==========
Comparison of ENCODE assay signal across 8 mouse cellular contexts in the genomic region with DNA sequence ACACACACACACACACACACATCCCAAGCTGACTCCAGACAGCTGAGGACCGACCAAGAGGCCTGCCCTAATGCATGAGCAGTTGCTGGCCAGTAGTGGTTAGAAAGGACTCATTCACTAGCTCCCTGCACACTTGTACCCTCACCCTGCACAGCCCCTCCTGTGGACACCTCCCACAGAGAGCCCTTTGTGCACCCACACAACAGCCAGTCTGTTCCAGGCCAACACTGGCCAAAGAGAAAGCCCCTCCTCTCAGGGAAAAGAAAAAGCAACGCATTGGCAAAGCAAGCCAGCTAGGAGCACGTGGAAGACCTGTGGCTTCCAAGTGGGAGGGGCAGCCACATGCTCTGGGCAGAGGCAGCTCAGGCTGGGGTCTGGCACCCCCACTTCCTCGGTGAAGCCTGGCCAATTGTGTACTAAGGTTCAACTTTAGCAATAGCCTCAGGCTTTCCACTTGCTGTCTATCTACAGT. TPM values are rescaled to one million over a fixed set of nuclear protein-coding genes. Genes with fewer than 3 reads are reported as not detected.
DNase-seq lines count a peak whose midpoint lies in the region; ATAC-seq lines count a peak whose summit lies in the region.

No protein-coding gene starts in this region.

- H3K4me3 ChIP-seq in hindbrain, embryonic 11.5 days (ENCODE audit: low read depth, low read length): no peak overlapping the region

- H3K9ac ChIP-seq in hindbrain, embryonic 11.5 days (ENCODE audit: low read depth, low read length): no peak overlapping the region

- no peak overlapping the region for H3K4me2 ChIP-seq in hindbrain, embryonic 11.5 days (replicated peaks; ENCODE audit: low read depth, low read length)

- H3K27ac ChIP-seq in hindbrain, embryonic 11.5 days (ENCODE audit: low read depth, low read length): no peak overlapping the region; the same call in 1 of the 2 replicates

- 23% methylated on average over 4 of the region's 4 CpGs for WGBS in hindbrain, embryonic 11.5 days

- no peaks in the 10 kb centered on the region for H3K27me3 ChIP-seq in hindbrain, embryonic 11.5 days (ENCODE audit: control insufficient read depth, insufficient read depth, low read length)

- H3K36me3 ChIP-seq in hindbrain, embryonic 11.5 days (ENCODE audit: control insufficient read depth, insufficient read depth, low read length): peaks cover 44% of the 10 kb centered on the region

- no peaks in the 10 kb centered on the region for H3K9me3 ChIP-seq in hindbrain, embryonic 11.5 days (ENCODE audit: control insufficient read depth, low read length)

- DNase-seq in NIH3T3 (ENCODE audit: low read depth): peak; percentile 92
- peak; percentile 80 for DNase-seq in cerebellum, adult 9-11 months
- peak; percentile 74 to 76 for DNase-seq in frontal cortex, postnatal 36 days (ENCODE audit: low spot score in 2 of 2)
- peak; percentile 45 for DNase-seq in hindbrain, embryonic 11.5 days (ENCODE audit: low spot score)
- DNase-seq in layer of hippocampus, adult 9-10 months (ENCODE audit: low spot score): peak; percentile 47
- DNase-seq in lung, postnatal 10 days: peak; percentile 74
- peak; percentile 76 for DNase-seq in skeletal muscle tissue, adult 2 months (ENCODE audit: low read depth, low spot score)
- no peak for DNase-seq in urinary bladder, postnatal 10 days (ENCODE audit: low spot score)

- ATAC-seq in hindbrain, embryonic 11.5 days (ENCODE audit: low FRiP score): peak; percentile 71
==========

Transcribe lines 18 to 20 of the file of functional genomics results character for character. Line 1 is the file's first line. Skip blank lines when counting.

- peak; percentile 76 for DNase-seq in skeletal muscle tissue, adult 2 months (ENCODE audit: low read depth, low spot score)
- no peak for DNase-seq in urinary bladder, postnatal 10 days (ENCODE audit: low spot score)

- ATAC-seq in hindbrain, embryonic 11.5 days (ENCODE audit: low FRiP score): peak; percentile 71